We have no doubt that most ordinary jurors experience grave difficulties in following the arguments and retaining in their minds all the essential points at issue, particularly in a long hearing of a complex character. This creates the serious risk either that the jury will acquit a defendant because they have not understood the evidence or will convict him because they mistakenly think they have understood it when they have in fact done little more than apply the maxim “there’s no smoke without fire”.
That recommendation was rejected. Montgomery believes it was the right decision:
I have always been a supporter of juries for complex fraud cases. I think [jury trial] has many virtues.
Firstly, particularly in the area of fraud at a level of political or corporate influence, it provides reassurance that the judgement is being rendered by ordinary people and not by the peers of the supposed offender who might otherwise want to protect them.
Secondly, I think that it requires prosecutors to concentrate on the really important points in the case and not to overload the evidential picture in a way that is positively beneficial for the interests of justice generally. And so I think it produces more coherent, better-shaped cases, perforce because the jury have to be able to understand what’s being said…
And then, thirdly, I think there is an issue about commercial honesty. There are many things that happen in the commercial world that commercial peers might think is okay but the jury will have a different view on. Because dishonesty is quintessentially a matter that has to be judged at a core level, not with specialist knowledge, it’s really vital that we have that barometer of where morality lies being decided by those people who are best placed to decide it — rather than some special pleading as to what is or isn’t acceptable in the market for x or y…
Most people recognise that, by and large, the jury gets it right in even in incredibly complex cases.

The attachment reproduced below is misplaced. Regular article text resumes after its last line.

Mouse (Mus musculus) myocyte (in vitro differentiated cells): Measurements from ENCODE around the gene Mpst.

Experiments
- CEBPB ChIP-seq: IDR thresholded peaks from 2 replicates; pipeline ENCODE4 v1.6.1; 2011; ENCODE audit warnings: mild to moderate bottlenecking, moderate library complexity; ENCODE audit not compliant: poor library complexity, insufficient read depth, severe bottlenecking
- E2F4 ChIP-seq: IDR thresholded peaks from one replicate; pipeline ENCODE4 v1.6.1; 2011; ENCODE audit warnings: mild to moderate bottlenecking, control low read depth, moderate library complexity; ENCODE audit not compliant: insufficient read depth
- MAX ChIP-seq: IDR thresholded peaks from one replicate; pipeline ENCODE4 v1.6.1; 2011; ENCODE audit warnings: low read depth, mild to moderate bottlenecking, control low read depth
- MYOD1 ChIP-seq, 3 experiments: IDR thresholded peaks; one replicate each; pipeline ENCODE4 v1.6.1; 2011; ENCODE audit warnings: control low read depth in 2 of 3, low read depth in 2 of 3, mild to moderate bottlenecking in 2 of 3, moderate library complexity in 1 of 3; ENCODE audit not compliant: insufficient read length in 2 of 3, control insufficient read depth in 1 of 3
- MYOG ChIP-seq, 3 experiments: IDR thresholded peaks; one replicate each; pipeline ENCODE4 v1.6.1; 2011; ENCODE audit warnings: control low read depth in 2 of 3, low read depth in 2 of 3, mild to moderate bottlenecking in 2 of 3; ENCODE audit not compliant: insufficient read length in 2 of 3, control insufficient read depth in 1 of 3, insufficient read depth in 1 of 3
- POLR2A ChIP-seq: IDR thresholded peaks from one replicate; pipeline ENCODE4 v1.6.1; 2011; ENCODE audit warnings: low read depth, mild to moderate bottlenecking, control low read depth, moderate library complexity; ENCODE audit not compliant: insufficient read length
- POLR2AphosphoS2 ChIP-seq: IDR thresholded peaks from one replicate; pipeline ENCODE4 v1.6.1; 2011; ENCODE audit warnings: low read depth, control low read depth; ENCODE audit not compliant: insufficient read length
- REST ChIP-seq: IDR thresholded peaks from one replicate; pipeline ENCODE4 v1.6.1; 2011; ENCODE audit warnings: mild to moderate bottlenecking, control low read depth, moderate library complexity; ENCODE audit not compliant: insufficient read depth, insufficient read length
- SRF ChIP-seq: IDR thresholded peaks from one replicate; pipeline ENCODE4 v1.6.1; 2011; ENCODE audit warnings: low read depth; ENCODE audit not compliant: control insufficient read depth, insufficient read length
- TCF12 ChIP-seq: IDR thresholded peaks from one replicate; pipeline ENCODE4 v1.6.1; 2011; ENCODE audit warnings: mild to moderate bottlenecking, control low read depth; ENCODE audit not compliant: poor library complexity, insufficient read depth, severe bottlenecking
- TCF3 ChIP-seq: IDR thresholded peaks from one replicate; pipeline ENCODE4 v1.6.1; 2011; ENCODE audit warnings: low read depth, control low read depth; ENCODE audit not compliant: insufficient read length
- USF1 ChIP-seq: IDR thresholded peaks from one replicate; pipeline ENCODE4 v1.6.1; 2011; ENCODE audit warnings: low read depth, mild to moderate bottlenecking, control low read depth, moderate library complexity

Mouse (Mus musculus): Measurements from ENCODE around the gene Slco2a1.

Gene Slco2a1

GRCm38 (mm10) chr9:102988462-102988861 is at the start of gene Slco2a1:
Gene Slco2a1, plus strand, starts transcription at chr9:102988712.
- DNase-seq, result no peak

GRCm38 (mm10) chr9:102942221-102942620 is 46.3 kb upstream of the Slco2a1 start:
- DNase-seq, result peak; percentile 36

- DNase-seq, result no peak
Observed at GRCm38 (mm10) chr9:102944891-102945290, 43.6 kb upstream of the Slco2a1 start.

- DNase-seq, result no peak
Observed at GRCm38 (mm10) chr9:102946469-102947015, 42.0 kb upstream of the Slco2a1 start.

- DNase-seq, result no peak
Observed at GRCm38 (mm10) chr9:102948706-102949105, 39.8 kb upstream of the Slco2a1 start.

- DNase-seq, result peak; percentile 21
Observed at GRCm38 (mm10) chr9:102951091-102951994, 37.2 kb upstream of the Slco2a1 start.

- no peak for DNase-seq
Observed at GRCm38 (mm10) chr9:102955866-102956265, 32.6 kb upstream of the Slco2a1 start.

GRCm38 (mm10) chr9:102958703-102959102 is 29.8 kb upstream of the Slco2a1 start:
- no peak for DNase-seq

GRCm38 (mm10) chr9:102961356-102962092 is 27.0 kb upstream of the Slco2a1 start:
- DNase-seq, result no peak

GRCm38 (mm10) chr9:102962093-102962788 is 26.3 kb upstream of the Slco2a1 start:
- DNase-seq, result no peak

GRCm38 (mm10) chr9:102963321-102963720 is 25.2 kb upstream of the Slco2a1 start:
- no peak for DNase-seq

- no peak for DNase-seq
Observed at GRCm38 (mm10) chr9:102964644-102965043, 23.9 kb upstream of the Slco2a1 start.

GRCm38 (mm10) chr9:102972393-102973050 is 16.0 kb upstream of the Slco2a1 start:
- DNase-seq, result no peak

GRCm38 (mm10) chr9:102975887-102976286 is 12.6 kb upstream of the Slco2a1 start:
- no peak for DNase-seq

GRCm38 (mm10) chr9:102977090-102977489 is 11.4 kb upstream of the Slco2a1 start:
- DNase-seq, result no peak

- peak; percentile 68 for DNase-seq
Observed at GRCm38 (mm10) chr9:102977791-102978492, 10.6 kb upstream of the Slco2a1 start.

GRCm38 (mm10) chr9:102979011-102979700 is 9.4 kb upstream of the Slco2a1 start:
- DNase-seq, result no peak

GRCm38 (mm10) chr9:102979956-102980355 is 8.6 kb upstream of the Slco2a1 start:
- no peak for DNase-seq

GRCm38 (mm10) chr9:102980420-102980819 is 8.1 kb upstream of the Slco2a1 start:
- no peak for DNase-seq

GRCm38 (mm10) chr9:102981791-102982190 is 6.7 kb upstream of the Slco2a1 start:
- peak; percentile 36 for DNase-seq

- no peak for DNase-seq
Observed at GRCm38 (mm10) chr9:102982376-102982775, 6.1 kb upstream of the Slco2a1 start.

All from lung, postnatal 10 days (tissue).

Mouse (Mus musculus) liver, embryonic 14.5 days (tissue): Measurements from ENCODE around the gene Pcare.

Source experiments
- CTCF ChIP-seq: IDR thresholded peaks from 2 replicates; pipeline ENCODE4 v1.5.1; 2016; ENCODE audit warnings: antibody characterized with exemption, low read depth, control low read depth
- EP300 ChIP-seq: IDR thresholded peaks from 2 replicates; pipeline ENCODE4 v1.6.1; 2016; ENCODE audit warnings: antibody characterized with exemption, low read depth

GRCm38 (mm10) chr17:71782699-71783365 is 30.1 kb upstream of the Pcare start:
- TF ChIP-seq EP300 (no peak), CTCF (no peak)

You can listen to the full interview with Clare Montgomery KC here — together with other podcasts in the series.
Rather than just looking at SFO and CPS, there's a need for a wider review taking in territorial police forces, financial and other regulators. Anthony Stansfield (former PCC for Thames Valley) was highly exercised about fraud issues, feeling that individuals, businesses and taxpayers were losing out on huge sums of money because too little was done in practice, as accountability was dispersed or non-existent.
Clare's reflections on tackling fraud and the SFO in particular evoked a combination of admiration and sadness. Admiration for the clarity of her analysis; and sadness because it confirmed that 35 years on we are still chasing the same Holy Grail as in 1987.
I declare interest because I then lead on criminal work in the Law Officers' Department (now the Attorney general's Office) and was central to establishment of both the Crown Prosecution Service and the Serious Fraud Office. The latter was inspired by Roskill but flowed more directly from a Working Group of which I was a member chaired by the then Chief Secretary to the Treasury, David Mellor. HM Treasury had the lead because it was responsible for financial sector regulation and a series of cases such as the Lloyds Insurance scandal and the collapse of Johnson Matthey Bank had demonstrated just how ineffective the criminal justice system was in the face of sophisticated fraud. I vividly remember his quest for 'a seamless robe' that brought together investigation and prosecution. The dichotomy between that and the Philips principle underpinning the creation of the CPS was not lost on him because, as a Home Office Minister, he had piloted the Prosecution of Offences Bill through the House of Commons. Nonetheless, he was convinced that fraud was a special case. The only solution was to combine in one organisation thorough investigation with direction by experienced fraud lawyers to build up focused and manageable cases and to equip that organisation with special powers that would not be acceptable across criminal investigation generally. The logic was sound but could not overcome the organisational and cultural problems. Consequently the SFO was NEVER a single or united investigation and prosecution unit. and its authority always rested on a hotchpotch of borrowed police powers and its own limited section 2 powers.